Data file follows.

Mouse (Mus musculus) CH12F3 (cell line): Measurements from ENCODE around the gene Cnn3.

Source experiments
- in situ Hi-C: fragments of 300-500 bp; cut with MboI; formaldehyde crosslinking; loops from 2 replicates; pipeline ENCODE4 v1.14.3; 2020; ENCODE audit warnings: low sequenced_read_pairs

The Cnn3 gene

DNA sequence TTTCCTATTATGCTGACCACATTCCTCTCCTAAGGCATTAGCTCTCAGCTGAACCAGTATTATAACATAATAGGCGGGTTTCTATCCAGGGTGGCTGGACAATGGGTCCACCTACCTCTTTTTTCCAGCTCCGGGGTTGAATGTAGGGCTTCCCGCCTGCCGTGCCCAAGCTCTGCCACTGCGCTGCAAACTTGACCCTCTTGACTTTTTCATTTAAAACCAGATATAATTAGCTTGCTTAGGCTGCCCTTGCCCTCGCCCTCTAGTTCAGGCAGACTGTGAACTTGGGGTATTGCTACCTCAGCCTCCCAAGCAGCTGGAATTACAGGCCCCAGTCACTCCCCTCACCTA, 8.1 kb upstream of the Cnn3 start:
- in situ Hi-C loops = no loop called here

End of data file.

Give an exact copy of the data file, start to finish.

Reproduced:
Mouse (Mus musculus) CH12F3 (cell line): Measurements from ENCODE around the gene Cnn3.

Source experiments
- in situ Hi-C: fragments of 300-500 bp; cut with MboI; formaldehyde crosslinking; loops from 2 replicates; pipeline ENCODE4 v1.14.3; 2020; ENCODE audit warnings: low sequenced_read_pairs

The Cnn3 gene

DNA sequence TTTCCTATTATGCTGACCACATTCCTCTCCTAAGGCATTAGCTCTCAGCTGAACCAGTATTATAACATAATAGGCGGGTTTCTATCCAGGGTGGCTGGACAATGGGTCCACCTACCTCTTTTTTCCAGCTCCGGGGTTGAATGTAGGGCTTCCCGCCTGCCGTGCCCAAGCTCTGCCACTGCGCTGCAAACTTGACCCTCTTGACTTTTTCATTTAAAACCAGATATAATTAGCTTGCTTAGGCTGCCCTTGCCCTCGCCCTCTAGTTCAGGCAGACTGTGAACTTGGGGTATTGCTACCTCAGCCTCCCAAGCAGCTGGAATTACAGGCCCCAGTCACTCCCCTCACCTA, 8.1 kb upstream of the Cnn3 start:
- in situ Hi-C loops = no loop called here